Tutorial: Programming a Synth - EGs Explained [2/12]

Posted by Catarina Chagas on Jun 30

Welcome to the Synth Tutorial series! If you're new to the world of synthesizers or just getting started with our SkyDust 3D, you're in the right place. In this series, we'll walk you through the fundamentals of sound synthesis using our SkyDust 3D. This article is dedicated to getting Envelope Generators explained. Don't forget to stop by the first article about Oscillators

In our previous session, we discussed oscillators and their role in shaping sound. Today, we will delve into another essential component of synthesizers: Envelope Generators.

What are Envelope Generators?

Envelope Generators (EGs) are responsible for generating the envelope of a sound. They determine how the sound evolves over time, whether it starts abruptly, gradually fades in and out, or sustains at a certain level. By manipulating its parameters, you can control the attack, decay, sustain, and release stages of a sound, molding it to your creative vision. In SkyDust, you can control the gain of each oscillator through each dedicated EG per oscillator.

Parameters of Envelope Generators

Envelope Generators can have up to six parameters:

  • Delay: The delay setting allows you to introduce a time gap before a particular oscillator starts playing. This feature can be useful when creating layered sounds or intricate arrangements.
  • Attack Time: This determines the duration it takes for the sound to reach its peak volume. A fast attack creates an immediate rise, while a slower attack builds up the sound gradually.
  • Hold: The hold parameter acts as an initial sustain, maintaining a constant level before the decay stage begins. This can add a sustained layer to the sound, enhancing its complexity and texture.
  • Decay Time: The decay time sets the duration for the sound to diminish from its peak volume to the sustain level. A shorter decay time results in a quicker decay, while a longer decay time allows for a more gradual decrease.
  • Sustain Level: This parameter defines the volume level at which the sound will sustain after the decay stage. Higher sustain levels maintain the sound at a louder volume, while lower levels create a softer sustained sound.
  • Release Time: When the note is released, the release time determines how long it takes for the sound to fade out completely. A shorter release time results in a quick fade-out, while a longer release time adds a gradual fade.


Models of Envelope Generators

There are different models of EGs. Here are a few types you may come across:

  • ADSR: The ADSR (Attack, Decay, Sustain, Release) envelope is the most widely used type. It allows for precise control over the attack time, decay time, sustain level, and release time of the sound.
  • AR: The AR (Attack, Release) envelope is often used for percussive sounds or short bursts of sound. It starts with an attack stage, quickly reaches its peak level, and then enters the release stage as soon as the note is released.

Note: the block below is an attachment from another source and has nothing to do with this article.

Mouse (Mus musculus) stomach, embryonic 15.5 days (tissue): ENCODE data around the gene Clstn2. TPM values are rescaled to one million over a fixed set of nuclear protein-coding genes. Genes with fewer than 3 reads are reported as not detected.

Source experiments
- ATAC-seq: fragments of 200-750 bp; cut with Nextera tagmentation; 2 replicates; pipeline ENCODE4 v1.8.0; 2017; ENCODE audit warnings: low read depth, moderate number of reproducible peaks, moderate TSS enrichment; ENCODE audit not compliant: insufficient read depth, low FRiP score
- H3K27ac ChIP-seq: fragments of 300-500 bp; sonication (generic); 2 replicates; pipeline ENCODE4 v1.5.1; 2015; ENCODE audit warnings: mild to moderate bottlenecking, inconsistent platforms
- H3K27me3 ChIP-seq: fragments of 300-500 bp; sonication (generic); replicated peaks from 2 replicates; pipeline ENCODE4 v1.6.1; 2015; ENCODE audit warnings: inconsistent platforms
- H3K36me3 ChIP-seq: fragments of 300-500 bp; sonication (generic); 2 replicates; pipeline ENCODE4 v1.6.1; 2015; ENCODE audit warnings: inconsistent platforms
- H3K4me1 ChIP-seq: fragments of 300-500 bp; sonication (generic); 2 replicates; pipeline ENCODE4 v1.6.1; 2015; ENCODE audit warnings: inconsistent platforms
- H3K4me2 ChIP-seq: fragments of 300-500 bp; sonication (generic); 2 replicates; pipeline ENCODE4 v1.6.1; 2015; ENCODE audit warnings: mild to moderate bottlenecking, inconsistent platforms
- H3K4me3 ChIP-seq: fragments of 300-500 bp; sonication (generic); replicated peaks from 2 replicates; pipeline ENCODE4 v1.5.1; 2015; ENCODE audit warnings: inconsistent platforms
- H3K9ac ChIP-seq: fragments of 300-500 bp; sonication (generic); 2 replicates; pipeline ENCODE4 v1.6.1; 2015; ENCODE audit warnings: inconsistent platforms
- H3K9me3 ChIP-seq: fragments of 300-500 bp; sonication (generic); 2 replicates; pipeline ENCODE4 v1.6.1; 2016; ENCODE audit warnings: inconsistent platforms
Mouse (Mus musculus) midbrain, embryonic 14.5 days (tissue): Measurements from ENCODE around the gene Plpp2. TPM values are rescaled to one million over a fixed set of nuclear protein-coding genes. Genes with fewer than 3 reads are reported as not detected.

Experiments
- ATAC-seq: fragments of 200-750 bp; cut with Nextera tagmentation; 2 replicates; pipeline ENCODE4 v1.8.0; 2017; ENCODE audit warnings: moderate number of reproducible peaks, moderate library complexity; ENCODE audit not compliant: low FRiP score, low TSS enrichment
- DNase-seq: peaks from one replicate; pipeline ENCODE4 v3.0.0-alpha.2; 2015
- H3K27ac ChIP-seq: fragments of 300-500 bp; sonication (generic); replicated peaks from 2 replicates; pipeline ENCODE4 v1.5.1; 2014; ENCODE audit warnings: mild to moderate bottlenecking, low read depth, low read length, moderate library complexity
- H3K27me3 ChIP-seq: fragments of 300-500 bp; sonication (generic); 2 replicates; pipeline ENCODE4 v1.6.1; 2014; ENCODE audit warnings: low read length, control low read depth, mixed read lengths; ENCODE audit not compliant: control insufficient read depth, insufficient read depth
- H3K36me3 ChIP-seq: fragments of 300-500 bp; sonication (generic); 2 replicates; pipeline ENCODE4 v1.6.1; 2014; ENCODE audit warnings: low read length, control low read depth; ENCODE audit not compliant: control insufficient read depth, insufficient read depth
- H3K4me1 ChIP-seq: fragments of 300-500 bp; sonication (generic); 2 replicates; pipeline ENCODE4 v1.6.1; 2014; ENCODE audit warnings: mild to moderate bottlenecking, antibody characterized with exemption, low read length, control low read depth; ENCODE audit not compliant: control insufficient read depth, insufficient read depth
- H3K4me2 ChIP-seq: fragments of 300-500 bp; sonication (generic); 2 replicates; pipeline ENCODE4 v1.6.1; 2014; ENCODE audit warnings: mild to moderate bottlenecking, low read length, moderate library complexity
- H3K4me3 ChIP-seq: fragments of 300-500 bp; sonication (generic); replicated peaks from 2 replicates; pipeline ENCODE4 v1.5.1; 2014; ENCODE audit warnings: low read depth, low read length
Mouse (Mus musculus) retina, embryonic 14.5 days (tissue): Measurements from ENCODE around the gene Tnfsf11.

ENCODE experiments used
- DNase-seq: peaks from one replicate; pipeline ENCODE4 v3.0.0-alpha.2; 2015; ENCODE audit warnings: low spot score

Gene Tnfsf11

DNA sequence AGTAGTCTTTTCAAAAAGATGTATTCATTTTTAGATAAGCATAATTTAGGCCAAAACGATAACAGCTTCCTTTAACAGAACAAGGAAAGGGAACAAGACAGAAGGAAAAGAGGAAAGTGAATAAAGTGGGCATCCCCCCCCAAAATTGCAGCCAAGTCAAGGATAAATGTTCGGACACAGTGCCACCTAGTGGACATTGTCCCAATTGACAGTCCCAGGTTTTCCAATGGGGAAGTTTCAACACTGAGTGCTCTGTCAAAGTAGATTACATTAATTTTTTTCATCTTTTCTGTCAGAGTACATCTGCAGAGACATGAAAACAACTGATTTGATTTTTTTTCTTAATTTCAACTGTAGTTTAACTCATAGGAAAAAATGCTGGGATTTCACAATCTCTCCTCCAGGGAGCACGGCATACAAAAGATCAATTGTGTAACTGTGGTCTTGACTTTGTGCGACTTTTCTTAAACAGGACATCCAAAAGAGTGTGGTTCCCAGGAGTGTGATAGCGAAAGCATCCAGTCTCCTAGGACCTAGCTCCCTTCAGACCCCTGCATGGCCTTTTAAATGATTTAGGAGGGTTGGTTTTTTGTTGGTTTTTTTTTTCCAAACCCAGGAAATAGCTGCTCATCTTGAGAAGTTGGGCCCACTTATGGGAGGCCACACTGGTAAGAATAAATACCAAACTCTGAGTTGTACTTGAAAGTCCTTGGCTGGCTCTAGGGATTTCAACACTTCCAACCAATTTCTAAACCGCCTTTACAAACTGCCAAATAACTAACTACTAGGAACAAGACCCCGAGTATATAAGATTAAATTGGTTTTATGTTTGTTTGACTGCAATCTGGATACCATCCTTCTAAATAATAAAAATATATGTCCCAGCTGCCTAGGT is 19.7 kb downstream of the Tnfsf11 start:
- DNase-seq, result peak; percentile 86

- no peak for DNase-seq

• ADR: The ADR (Attack, Decay, Release) is a simplified version of the ADSR model, omitting the Sustain stage. It is suitable for shaping percussive or transient sounds rather than sustained sounds.
  • AHDSR: The AHDSR (Attack, Hold, Decay, Sustain, Release) allows for more precise control over the shape and duration of the sound envelope. It is suitable for a wide range of sounds, from short percussive hits to long sustained sounds with complex decay and release characteristics.
  • DAHDSR: The DAHDSR (Delay, Attack, Hold, Decay, Sustain, Release) provides more precise control over the envelope shaping process. It enables the creation of intricate and nuanced sounds with delayed attacks, sustained levels, and unique rhythmic patterns, adding depth and complexity to synthesized sounds.

It's important to note that not all synthesizers or software instruments may include all of these envelope types. The availability and functionality of Envelope Generators can vary depending on the specific synthesizer or software you are using. In SkyDust you can find all the mentioned above.



Exploring Timbre Control with Multiple Oscillators

One fascinating aspect of Envelope Generators is their impact on timbre. When multiple oscillators with different envelope settings interact, they create complex and evolving tonal characters, offering endless possibilities for sound design and achieving unique and evolving timbres.

For example, by using a square wave with a fast attack and decay, followed by a sustaining triangle wave, we can create a sound that starts with a bright, punchy attack and transitions to a mellow sustain. This combination of envelope settings modifies the timbre throughout the sound's duration.


Mastering EGs

Envelope Generators are powerful tools in sound design, allowing you to shape the dynamics and timbre of your synthesized sounds. To become an envelope maestro, understanding the ADSR model and how to adjust the attack, decay, sustain, and release parameters, is the first step and it opens up a world of creative possibilities. Additionally, utilizing envelope generators with different settings for each oscillator enables you to craft complex and evolving timbres, creating captivating sounds that will delight your listeners.

Once you've mastered EGs and Oscillators, move forward to the next tutorial to learn additional components of a synthesizer and start exploring modulation possibilities to start bringing life and movement to your sounds.

See you on the next tutorial!



Stay tuned and join the revolution!



Topics: Sound Particles, Sound Design, Tutorials, 3D audio, Surround Sound, Music, synth, virtual instrument, synthesizer, SkyDust3D